After three years and millions of dollars, Starkey Hearing Technologies unveiled a next-generation hearing aid this month that promises to channel both realistic speech and authentic-sounding music to the hard of hearing.
Officials of the Eden Prairie-based manufacturer said their new Muse hearing aid uses separate “signal processors” for the first time. They are banking on it to be a hit with baby boomers, veterans and others who will not be separated from their music even as they age and lose some ability to hear.
While hearing aids have long helped convey speech, the task of relaying authentic-sounding music has proved elusive. The complex range of quickly shifting frequencies and gyrating combinations of bass, midrange and treble have made music hard to capture realistically.
“But we refused to the accept that music can’t sound good,” said David Fabry, Starkey vice president of audiology and professional relations.
That determination paid off. In January, Starkey introduced its wireless Muse hearing aid and four other “Made For Life” hearing products during the Starkey Expo in Las Vegas.
Earlier this month, the company brought Muse and its other high-tech products to audiology customers in South Africa, New Zealand and Australia. In April, the products head to the American Academy of Audiologists conference in Phoenix and then to the Department of Veterans Affairs in May.
About 500 researchers and product developers worked on the new hearing aids. The company worked with musicians and focus groups to make sure the device captured music in a full-bodied way, said officials.
Fabry declined to discuss Muse’s market potential but said it is “significant” because it brings a level of technology to the industry that is not currently available.
“This is a milestone for us,” Fabry said. “We certainly expect this to contribute to the bottom line.”
The new high-definition Muse is wireless and models either fit behind the ear, sit visibly inside the ear or hide invisibly inside the ear canal. Prices range from $1,500 to $3,000 per ear.
Muse uses more powerful microchips than in the past and new software that allows users to seamlessly hear words and music, whether they are on a smartphone or Blue Tooth device or listening to iTunes, a live concert or conversations in quiet libraries or noisy restaurants.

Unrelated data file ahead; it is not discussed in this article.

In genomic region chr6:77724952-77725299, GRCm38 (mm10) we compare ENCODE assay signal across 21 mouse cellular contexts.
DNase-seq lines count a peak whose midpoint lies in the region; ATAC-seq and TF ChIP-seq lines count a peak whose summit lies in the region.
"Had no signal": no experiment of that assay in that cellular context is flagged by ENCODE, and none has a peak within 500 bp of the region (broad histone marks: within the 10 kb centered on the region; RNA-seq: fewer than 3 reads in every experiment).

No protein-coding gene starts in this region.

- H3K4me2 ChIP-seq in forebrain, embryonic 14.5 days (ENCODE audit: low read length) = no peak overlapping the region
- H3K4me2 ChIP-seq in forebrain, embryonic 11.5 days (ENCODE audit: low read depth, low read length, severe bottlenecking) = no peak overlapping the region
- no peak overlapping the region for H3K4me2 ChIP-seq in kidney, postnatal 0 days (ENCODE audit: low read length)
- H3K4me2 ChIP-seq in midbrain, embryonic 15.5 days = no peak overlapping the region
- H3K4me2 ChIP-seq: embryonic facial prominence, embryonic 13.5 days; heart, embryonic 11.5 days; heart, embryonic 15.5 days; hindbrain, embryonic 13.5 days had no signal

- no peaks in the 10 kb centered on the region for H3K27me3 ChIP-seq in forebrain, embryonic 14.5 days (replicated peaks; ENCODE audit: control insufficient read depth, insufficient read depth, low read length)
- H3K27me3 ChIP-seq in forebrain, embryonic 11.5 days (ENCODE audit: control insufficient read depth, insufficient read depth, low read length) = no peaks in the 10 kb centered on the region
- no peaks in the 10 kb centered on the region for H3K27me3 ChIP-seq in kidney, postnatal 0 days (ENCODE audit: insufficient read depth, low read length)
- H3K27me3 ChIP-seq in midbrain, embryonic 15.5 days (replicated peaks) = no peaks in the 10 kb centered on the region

The device employs Starkey’s new 900sync wireless technology, Synergy hardware platform and Acuity operating software to process multiple sounds simultaneously. It lets audiologists custom fit patients by adjusting 24 channels or bands and can synchronize sounds entering the ears of a patient wearing two very different hearing aids.
“I’m excited to fit my first patient with these,” said Stephanie Rogers, head audiologist for Audibel Hearing Healthcare’s 10 stores in Mississippi and Alabama. She trained to use the devices earlier this month at Starkey’s headquarters and likes what she saw. Muse’s bandwidth is 10,000 hertz, compared to the old 6,000 to 8,000 hertz limits of Starkey’s past products.
“This will help my patients get that full music sound,” Rogers said. “My patients with high frequency hearing loss often complain that they can’t hear the lyrics in the music or vice versa. Or that the music sounds flat. It’s an area we are always battling and asking how can we make music more pleasant.”
The new technology is allowing more flexibility in Starkey products and could be a hit among her aging baby boomer patients who are beginning to experience hearing loss, and who refuse to be separated from their music, she said.
The timing is perfect, Fabry said.
About 8,000 baby boomers are turning 70 every day, according to AARP.
That means the market is expanding, Fabry said.
Besides Muse, Starkey launched its iPhone-compatible “Halo 2” device, new tinnitus controls and a new wireless “SurfLink” remote microphone that lets hearing aid users zero in on speeches even during noisy conventions and seminars.
The fresh investments are expected to help Starkey, which has been accused by some in the industry of lagging behind its European rivals in technology developments.
The company recently dropped from the second-place to third-place supplier for the Department of Veterans Affairs. Officials hope the new updates will change that.
“One of the most significant aspects of this platform is that we built it to optimize sound quality for both music and for speech, which are both critical hearing environments,” Fabry said. “It is a very significant attribute.”
Starkey has been through much turmoil in the past year, with a mass firing of several executives and ensuing legal battles. The company has maintained that it has the talent to move ahead despite the challenges associated with the turnover.